Aëtius of Amida

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Aëtius of Amida (Greek: Ἀέτιος Ἀμιδηνός; Latin: Aëtius Amidenus; fl. mid-5th century to mid-6th century) was a Byzantine physician and medical writer,[1] particularly distinguished by the extent of his erudition.[2] Historians are not agreed about his exact date. He is placed by some writers as early as the 4th century; but it is plain from his own work that he did not write till the very end of the 5th or the beginning of the 6th, as he refers not only to Patriarch Cyril of Alexandria, who died 444,[3] but also to Petrus archiater, who could be identified with the physician of Theodoric the Great,[4] whom he defines a contemporary. He is himself quoted by Alexander of Tralles,[5] who lived probably in the middle of the 6th century. He was probably a Christian,[6] which may account perhaps for his being confounded with Aëtius of Antioch, a famous Arian who lived in the time of the Emperor Julian.


He was a native of Amida (modern Diyarbakır, Turkey), a city of Mesopotamia,[7] and studied at Alexandria, which was the most famous medical school of the age.

He traveled and visited the copper mines of Soli, Cyprus, Jericho, and the Dead Sea.

In some manuscripts he has the title of komēs opsikiou (κόμης ὀψικίου), Latin comes obsequii, which means the chief officer in attendance on the emperor.[8]


Aetius seems to be the first Greek medical writer among the Christians who gives any specimen of the spells and charms so much in vogue with the Egyptians, such as that of Saint Blaise in removing a bone which sticks in the throat,[9] and another in relation to a fistula.[10]

The division of his work Sixteen Books on Medicine (Βιβλία Ἰατρικά Ἑκκαίδεκα) into four tetrabibli was not made by himself, but (as Fabricius observes) was the invention of some modern translator, as his way of quoting his own work is according to the numerical series of the books. Although his work does not contain much original matter, and is heavily indebted to Galen and Oribasius,[11] it is nevertheless one of the most valuable medical remains of antiquity, as being a very judicious compilation from the writings of many authors, many from the Alexandrian Library, whose works have been long since lost.[12]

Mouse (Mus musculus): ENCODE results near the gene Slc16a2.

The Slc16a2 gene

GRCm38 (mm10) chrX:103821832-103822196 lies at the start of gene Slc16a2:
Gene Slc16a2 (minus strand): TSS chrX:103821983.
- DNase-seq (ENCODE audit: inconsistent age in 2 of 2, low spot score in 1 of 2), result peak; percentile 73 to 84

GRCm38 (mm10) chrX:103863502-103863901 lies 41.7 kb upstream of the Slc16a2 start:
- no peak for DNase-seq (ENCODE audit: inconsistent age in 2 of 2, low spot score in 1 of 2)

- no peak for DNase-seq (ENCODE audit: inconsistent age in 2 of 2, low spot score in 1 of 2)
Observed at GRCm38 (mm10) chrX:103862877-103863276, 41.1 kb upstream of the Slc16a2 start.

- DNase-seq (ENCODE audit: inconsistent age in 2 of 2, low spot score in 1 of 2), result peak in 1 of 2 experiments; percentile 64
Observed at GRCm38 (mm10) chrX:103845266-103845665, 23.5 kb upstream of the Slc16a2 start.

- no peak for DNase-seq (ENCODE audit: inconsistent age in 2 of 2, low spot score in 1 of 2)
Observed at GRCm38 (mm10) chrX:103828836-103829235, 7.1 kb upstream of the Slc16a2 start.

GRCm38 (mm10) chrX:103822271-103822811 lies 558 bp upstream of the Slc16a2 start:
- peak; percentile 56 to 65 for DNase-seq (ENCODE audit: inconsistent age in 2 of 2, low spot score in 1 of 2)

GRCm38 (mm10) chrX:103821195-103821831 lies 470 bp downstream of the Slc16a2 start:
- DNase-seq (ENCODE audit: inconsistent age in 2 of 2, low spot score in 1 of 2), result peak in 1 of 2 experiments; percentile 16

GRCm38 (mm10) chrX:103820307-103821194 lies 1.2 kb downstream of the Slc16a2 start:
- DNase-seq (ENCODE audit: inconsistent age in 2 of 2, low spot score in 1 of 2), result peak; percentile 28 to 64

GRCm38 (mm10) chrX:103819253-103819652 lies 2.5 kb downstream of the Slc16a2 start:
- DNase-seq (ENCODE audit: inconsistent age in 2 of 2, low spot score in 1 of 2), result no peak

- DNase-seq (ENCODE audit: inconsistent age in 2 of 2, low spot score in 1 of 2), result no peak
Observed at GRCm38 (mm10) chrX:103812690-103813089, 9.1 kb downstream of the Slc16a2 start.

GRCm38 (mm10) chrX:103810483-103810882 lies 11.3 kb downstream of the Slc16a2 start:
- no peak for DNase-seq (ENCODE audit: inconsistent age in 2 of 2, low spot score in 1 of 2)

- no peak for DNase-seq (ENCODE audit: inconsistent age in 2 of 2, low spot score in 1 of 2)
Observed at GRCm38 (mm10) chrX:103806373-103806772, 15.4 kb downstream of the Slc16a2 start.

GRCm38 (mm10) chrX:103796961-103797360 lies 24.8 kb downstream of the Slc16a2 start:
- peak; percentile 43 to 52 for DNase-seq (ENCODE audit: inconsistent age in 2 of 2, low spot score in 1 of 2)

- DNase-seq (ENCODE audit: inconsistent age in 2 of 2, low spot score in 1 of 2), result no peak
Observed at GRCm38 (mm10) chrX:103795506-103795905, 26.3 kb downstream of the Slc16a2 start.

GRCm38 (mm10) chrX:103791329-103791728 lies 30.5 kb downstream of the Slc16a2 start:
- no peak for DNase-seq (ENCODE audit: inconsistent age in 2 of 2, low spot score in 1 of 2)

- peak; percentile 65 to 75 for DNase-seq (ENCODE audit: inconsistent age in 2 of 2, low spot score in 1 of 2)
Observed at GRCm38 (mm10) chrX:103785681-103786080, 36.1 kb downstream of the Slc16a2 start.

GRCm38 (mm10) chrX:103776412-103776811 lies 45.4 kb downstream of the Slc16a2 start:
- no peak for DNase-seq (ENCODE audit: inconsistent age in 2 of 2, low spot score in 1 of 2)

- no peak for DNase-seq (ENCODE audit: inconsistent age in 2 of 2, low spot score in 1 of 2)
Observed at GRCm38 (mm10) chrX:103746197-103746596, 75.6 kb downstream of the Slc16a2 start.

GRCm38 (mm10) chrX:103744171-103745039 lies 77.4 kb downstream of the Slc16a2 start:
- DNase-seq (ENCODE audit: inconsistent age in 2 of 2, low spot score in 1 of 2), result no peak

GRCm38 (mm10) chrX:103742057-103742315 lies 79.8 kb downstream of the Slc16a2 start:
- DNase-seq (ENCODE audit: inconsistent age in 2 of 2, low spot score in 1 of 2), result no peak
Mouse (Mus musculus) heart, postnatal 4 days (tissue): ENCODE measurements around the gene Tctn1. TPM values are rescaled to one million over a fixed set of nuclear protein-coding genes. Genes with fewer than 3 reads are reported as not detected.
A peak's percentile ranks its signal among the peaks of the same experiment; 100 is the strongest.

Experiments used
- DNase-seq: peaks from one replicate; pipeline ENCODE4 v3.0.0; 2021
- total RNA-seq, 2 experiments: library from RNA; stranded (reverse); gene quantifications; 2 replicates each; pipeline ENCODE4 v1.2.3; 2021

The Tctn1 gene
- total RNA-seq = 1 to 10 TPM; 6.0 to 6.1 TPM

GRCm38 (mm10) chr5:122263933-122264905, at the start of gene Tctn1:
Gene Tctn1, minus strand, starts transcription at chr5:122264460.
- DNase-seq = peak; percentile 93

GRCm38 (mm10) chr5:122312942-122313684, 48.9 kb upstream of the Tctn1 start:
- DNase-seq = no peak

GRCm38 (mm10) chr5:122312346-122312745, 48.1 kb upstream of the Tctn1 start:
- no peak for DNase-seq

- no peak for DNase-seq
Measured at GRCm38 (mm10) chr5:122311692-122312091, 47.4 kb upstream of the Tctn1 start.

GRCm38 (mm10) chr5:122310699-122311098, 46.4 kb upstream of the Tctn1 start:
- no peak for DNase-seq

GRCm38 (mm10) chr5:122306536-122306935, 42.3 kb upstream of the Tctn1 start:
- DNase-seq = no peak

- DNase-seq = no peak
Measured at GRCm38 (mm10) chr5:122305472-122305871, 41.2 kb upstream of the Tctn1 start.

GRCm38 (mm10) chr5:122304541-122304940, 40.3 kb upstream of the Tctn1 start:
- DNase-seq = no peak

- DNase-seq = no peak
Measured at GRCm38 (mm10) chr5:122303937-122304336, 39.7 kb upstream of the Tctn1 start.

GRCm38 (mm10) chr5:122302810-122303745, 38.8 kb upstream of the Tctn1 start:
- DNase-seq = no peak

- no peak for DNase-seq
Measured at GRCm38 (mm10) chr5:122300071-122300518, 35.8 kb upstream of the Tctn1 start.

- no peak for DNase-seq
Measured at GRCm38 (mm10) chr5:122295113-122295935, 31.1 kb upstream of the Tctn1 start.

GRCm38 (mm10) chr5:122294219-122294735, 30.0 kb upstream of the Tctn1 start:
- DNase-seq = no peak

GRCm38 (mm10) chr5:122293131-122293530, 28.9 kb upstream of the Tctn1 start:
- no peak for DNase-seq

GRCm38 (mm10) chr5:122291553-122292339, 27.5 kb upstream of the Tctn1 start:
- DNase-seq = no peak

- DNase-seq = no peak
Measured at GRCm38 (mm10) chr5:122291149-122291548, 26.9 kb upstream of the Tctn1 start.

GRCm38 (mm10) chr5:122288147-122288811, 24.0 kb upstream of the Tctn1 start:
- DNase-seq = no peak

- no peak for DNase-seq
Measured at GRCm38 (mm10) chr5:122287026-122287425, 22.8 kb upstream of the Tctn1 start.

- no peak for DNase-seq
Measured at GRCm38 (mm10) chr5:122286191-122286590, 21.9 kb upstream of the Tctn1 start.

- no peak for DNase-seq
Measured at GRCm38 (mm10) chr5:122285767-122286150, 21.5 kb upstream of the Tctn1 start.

In the manuscript for book 8.13, the word ἀκμή (acme) is written as ἀκνή, the origin of the modern word acne.[13]


  1. ^ Greenhill, William Alexander (1870). Smith, William, ed. "Dictionary of Greek and Roman Biography and Mythology" 1. Boston, MA. p. 53.  |chapter= ignored (help)
  2. ^ Dunglison, Robley (1872). History of Medicine from the Earliest Ages to the Commencement of the 19th Century. Philadelphia: Lindsay and Blakiston. p. 182. 
  3. ^ tetrab. iii. serm. i. 24, p. 464
  4. ^ tetrab. ii. serm. iii. 110, p. 357
  5. ^ Alexander of Tralles, xii. 8, p. 346
  6. ^ Colón, A. R.; Colón, P. A. (January 1999). Nurturing children: a history of pediatrics. Greenwood Press. p. 63. ISBN 9780313310805. Retrieved 19 October 2012. 
  7. ^ Photius, cod. 221
  8. ^ see Du Cange, Gloss. Med. et Inf. Latin.
  9. ^ tetrab. ii. serm. iv. 50, p. 404
  10. ^ tetrab. iv. serm. m. 14, p. 762
  11. ^ Withington, Edward Theodore (1894). Medical History from the Earliest Times: A Popular History of the Healing Art. Scientific Press. p. 130. 
  12. ^ Lawrence, J.J. (1905). "Medical brief". The Medical Brief: A Monthly Journal of Scientific Medicine and Surgery (Boston: Harvard University) 33: 166. Retrieved 2007-11-04. 
  13. ^ Kudlien, Franz (1970). "Aetius of Amida". Dictionary of Scientific Biography 1. New York: Charles Scribner's Sons. pp. 68–69. ISBN 0-684-10114-9. 

 This article incorporates text from a publication now in the public domainSmith, William, ed. (1870). "Aetius". Dictionary of Greek and Roman Biography and Mythology. 

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